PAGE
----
The City of Saint Louis was just one train in the Union Pacific’s premier fleet of passenger trains. A very late entrant into the railroad's City the St. Louis was not inaugurated into after World War II. However, it proved to be a fairly successful train, in no small part to the Union Pacific's reputation for impeccable service and eventually operated a route similar to the City of Los Angeles. The railroad hosted an entire array of plush City trains, all of which were quite successful. For the St. Louis' it was a shortlived train Today, the City fleet can still be witnessed, in a manner of speaking, as the UP’s official business train is not only decorated in the Cities’ classic livery but also includes the original equipment from them, right down to the two E9As and E9Bs that power it!
The Union Pacific Railroad (UP), the largest and one of the most powerful railroads in the country, has been with us since 1862, some 146 years. The Union Pacific is far older than any other American Class I railroad today with the Kansas City Southern in a nearby second at 111 years. In that time the railroad has become not only one of the most highly respected institutions in the nation but also has seen nearly every major railroading event in our country’s history, and accordingly has a very long and storied history. The Union Pacific’s City fleet is credited with being the first lightweight streamlined passenger train to operate in the United States. In 1934 the City of Salina, the first in the fleet, debuted as a three-car lightweight trainset that the Electro-Motive Corporation named the M-10000.
The Union Pacific was so impressed with the train, and the response it received from the public, that it purchased seven more sets and the City fleet was born! Following the City of Salina, also in 1934 was the City of Portland, followed by the City of Los Angeles, City of San Francisco, and City of Denver in 1936. The City fleet became revered throughout the west and rivaled the Santa Fe’s legendary Super Chief, and every other western passenger train, in exquisiteness and fine traveling. Once the trains received their Domeliners in the mid-1950s they became the lavish way to travel for many in Hollywood.
The City of Saint Louis was another of Union Pacific’s vast City fleet of trains connecting the Midwest with the west coast. The City of Saint Louis debuted on June 2, 1946 originally connecting its namesake city, in conjunction with the little Wabash Railroad between Kansas City and St. Louis, with Cheyenne, Wyoming via Denver and Kansas City. For its first four years of service the train only operated through sleeper service to Portland, San Francisco, and Los Angeles via Cheyenne. However, later in 1951 it was operated as its own train all of the way to Los Angeles. Not long after the St. Louis hit the rails it was upgraded with lightweight, all-streamlined equipment in 1947 featuring diners, Pullman sleepers, lounges, observations, and even dome cars which were added in 1958 from Pullman-Standard and American Car & Foundry.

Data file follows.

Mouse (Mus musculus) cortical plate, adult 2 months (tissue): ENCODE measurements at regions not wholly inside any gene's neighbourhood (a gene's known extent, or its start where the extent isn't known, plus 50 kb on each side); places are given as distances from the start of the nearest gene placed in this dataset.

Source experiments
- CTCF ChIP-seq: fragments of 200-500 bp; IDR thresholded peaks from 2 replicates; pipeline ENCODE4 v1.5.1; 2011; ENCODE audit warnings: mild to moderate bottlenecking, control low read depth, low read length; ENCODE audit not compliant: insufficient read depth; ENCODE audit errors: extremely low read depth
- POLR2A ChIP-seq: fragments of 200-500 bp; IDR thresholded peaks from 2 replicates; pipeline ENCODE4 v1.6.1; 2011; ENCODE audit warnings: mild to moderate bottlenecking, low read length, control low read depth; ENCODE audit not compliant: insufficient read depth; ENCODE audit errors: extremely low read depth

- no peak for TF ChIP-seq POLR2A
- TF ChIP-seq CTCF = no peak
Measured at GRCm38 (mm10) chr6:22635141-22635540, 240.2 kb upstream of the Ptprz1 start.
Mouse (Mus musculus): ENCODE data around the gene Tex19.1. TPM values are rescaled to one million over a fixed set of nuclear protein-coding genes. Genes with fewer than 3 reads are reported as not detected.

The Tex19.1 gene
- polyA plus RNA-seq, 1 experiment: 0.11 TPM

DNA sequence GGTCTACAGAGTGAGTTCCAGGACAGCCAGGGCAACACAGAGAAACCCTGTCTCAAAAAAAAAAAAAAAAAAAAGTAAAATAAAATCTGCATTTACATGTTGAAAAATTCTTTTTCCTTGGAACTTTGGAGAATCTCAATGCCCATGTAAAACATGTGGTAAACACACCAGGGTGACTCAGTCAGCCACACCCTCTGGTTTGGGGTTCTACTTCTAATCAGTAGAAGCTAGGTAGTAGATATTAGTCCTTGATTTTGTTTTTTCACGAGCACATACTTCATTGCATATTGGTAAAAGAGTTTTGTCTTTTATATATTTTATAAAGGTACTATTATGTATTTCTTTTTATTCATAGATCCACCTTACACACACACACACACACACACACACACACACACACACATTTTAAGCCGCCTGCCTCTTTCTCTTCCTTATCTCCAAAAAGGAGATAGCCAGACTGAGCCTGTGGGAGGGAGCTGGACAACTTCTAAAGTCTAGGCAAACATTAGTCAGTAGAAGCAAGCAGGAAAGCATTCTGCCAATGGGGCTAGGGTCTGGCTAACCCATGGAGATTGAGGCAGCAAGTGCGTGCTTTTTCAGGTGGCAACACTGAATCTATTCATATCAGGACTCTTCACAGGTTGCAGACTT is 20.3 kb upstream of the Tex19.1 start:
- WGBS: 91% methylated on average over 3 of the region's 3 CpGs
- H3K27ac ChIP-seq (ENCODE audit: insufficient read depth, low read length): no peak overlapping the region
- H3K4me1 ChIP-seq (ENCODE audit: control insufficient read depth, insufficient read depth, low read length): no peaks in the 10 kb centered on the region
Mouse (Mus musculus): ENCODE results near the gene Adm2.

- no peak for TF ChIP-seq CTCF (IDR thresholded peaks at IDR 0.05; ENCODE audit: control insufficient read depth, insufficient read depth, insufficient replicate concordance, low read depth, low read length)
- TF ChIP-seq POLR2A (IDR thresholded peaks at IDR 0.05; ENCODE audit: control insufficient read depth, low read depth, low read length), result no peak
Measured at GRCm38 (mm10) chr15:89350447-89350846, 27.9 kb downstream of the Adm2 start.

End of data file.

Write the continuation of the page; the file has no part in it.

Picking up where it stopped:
After the Wabash was leased by the Norfolk & Western Railway in 1964 the latter company ferried the City of St. Louis between St. Louis Union Station and Kansas City Union Station. Operating on a schedule of nearly 47 hours the train (listed as #9 (westbound) and #10 (eastbound) on UP's official timetable) normally carried an average train speed of about 50 mph the entire trip. For more information regarding the City of Saint Louis' schedule and consist please click here.
Through the end the City of Saint Louis, along with her sister City trains, remained a top-notch, all matching consist operation by Union Pacific. As rail travel patronage slacked off through the 1960s the train was eventually downgraded, however, and combined with the City of Los Angeles west of Ogden, Utah. In June 1968 the City of Saint Louis was further downgraded, operating to only Kansas City and renamed as the City of Kansas City. In 1970 Union Pacific pulled dome service from all of its City trains. While service remained satisfactory, however, this did not secure the St. Louis or other City trains’ futures as they were all discontinued with the startup of Amtrak in the spring of 1971. Today, the fleet can still be witnessed through Union Pacific's official business train.
For more reading on the Union Pacific you might want to consider Union Pacific Railroad from authors Joe Welsh and Kevin Holland. Of course, being that the Union Pacific is so well known and has been around for so many years, hundreds of publications (many quite good) have been written about it detailing various subjects of the railroad. However, this book will at least give you a general overview and history of the UP (filled with many, excellent, historical and colorful photographs) at which point you can decide if you are interested in further books of study on the railroad. Even if you are a historian of the UP and have not seen this book I'm sure you will enjoy it!
Also, for more reading on streamliners like the City of Saint Louis you might want to also consider the book Streamliners: History of a Railroad Icon from renowned author Mike Schafer who covers in detail most of the well known and remembered “classic” passenger trains to operate in the country. If you have any interest in such you should very much enjoy Mr. Schafer’s book. If you're interested in perhaps purchasing either (or both) of these books please visit the links below which will take you to ordering information through Amazon.com, the trusted online shopping network.